# Integers s150042028

Where is the exercise like the previous chapter? Just watching the video is not a useful way to practice. Very bad! Bartosz Zaczyński RP Team

@s150042028 The video courses belonging to the Python Basics learning path didn’t originally come with exercise solutions. It’s only recently that we’ve started recording them. The one for this course is currently on its way and will be published soon. Until then, you can refer to the course materials or check the solutions on our GitHub repository.

If you have specific questions, then you’re more than welcome to ask them on Real Python’s Slack community or during Office Hours, which is a live Q&A session hosted weekly. s150042028

I don’t need exercise solutions. I will answer the exercises myself, such as the ones in the String module. Please refer to the String module by the end of the lesson. There are a lot of exercises set there. Martin Breuss RP Team

@s150042028 here you go, some exercises for you to preview and work through. You’ll see them introduced and solved in the upcoming exercises course as well:

Creating Integers and Floating-Point Numbers

• Write a program that creates two variables, `num1` and `num2`. Both `num1` and `num2` should be assigned the integer literal `25000000`, one written with underscores and one without. Print `num1` and `num2` on two separate lines.

• Write a program that assigns the floating-point literal `175000.0` to the variable `num` using E notation and then prints `num` in the interactive window.

• In IDLE’s interactive window, try to find the smallest exponent `N` for which `2e<N>`, where `<N>` is replaced with your number, returns `inf`.

Formatting Numbers as Strings

• Print the result of the calculation `3 ** .125` as a fixed-point number with three decimal places.

• Print the number `150000` as currency with the thousands grouped with commas. Currency should be displayed with two decimal places.

• Print the result of `2 / 10` as a percentage with no decimal places. The output should look like `20%`.

Getting Numbers From the User

Write a program called `exponent.py` that receives two numbers from the user and displays the first number raised to the power of the second number.

Here’s sample run of what the program should look like, including example input from the user:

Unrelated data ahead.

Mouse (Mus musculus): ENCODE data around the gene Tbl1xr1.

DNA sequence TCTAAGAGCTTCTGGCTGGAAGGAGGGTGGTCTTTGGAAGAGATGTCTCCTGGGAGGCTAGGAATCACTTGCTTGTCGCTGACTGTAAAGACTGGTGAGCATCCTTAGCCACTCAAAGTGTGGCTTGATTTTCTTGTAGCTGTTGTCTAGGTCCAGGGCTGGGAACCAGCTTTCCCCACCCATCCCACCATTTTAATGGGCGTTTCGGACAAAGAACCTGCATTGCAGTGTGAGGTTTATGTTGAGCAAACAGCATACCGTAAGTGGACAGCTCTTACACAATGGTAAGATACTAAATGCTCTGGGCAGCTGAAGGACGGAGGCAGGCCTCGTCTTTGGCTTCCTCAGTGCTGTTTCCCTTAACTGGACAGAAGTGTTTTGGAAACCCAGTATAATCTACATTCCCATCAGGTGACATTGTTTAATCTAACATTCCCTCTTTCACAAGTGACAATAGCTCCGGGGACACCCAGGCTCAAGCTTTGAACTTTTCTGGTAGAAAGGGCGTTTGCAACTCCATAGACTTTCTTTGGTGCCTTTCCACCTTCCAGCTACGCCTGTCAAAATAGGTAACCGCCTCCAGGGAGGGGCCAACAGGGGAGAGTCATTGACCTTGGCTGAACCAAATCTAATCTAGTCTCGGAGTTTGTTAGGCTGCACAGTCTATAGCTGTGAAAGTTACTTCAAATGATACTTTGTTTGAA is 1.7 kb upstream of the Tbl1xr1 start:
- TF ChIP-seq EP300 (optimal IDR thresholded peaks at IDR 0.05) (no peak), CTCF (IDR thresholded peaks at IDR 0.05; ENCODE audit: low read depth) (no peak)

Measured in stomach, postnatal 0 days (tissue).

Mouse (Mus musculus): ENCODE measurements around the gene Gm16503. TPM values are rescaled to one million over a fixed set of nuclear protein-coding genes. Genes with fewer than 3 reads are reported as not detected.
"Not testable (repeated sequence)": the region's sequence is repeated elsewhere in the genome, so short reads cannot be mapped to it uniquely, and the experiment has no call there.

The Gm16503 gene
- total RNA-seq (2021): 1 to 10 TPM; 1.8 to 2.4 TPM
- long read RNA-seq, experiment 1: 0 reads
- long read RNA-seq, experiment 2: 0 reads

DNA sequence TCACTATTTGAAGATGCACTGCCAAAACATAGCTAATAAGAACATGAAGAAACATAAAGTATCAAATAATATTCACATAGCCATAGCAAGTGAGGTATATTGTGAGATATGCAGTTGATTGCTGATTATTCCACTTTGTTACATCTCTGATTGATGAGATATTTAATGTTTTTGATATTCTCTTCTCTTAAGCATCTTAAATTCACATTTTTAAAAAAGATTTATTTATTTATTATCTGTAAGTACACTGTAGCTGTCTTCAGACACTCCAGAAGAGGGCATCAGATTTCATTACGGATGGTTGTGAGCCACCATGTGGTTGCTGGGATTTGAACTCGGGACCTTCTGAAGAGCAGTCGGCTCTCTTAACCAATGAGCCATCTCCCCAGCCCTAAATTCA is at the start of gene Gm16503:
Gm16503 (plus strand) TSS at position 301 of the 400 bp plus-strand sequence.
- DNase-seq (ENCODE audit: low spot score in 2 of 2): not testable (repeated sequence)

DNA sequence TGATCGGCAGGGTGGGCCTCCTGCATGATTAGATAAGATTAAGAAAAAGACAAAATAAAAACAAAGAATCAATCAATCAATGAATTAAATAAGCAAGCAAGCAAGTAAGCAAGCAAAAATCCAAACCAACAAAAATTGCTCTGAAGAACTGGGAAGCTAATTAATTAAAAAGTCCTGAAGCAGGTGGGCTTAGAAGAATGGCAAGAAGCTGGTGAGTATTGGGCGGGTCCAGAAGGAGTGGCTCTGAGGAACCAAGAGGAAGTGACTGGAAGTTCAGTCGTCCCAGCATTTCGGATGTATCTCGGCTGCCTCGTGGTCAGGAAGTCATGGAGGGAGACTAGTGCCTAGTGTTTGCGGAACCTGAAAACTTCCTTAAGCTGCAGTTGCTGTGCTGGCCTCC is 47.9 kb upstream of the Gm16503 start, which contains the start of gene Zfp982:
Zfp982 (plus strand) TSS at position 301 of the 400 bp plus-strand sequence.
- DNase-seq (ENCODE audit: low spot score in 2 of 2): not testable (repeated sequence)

``````Enter a base: 1.2
Enter an exponent: 3
1.2 to the power of 3 = 1.7279999999999998
``````

Keep the following in mind:

1. Before you can do anything with the user’s input, you’ll have to assign both calls to `input()` to new variables.
2. `input()` returns a string, so you’ll need to convert the user’s input into numbers to do arithmetic.
3. You can use an f-string to print the result.
4. You can assume that the user will enter actual numbers as input.

Using Math Functions and Number Methods

• Write a program that asks the user to input a number and then displays that number rounded to two decimal places. When run, your program should look like this:
``````Enter a number: 5.432
5.432 rounded to 2 decimal places is 5.43
``````
• Write a program that asks the user to input a number and then displays the absolute value of that number. When run, your program should look like this:
``````Enter a number: -10
The absolute value of -10 is 10.0
``````
• Write a program that asks the user to input two numbers by using `input()` twice, then displays whether the diﬀerence between those two numbers is an integer.

When run, your program should look like this:

``````Enter a number: 1.5
Enter another number: .5
The difference between 1.5 and .5 is an integer? True!
``````

If the user inputs two numbers whose diﬀerence is not integral, then the output should look like this:

``````Enter a number: 1.5
Enter another number: 1.0
The difference between 1.5 and 1.0 is an integer? False!
`````` Bartosz Zaczyński RP Team

@s150042028 Here’s the promised video course with the exercises: realpython.com/courses/numbers-and-math-exercises/

to join the conversation.

Lesson Completed!
Lesson Bookmarked
Request Failed :(